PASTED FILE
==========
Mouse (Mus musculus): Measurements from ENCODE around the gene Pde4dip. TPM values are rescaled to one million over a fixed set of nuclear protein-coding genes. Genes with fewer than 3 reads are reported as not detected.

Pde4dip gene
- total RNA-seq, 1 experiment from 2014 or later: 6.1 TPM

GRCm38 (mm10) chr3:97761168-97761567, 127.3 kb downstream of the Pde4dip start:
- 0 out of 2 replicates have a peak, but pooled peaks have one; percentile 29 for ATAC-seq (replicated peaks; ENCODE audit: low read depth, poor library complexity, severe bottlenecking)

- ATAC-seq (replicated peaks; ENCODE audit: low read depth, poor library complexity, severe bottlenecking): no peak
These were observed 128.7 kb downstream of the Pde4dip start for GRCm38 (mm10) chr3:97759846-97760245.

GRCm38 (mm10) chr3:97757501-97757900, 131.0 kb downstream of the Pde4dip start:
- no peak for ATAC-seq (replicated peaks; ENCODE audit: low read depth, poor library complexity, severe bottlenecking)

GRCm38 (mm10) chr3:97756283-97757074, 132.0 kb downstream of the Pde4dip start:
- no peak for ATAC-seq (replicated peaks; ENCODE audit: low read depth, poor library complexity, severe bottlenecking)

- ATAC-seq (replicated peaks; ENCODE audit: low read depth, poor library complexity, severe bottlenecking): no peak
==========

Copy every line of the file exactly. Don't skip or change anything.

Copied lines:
Mouse (Mus musculus): Measurements from ENCODE around the gene Pde4dip. TPM values are rescaled to one million over a fixed set of nuclear protein-coding genes. Genes with fewer than 3 reads are reported as not detected.

Pde4dip gene
- total RNA-seq, 1 experiment from 2014 or later: 6.1 TPM

GRCm38 (mm10) chr3:97761168-97761567, 127.3 kb downstream of the Pde4dip start:
- 0 out of 2 replicates have a peak, but pooled peaks have one; percentile 29 for ATAC-seq (replicated peaks; ENCODE audit: low read depth, poor library complexity, severe bottlenecking)

- ATAC-seq (replicated peaks; ENCODE audit: low read depth, poor library complexity, severe bottlenecking): no peak
These were observed 128.7 kb downstream of the Pde4dip start for GRCm38 (mm10) chr3:97759846-97760245.

GRCm38 (mm10) chr3:97757501-97757900, 131.0 kb downstream of the Pde4dip start:
- no peak for ATAC-seq (replicated peaks; ENCODE audit: low read depth, poor library complexity, severe bottlenecking)

GRCm38 (mm10) chr3:97756283-97757074, 132.0 kb downstream of the Pde4dip start:
- no peak for ATAC-seq (replicated peaks; ENCODE audit: low read depth, poor library complexity, severe bottlenecking)

- ATAC-seq (replicated peaks; ENCODE audit: low read depth, poor library complexity, severe bottlenecking): no peak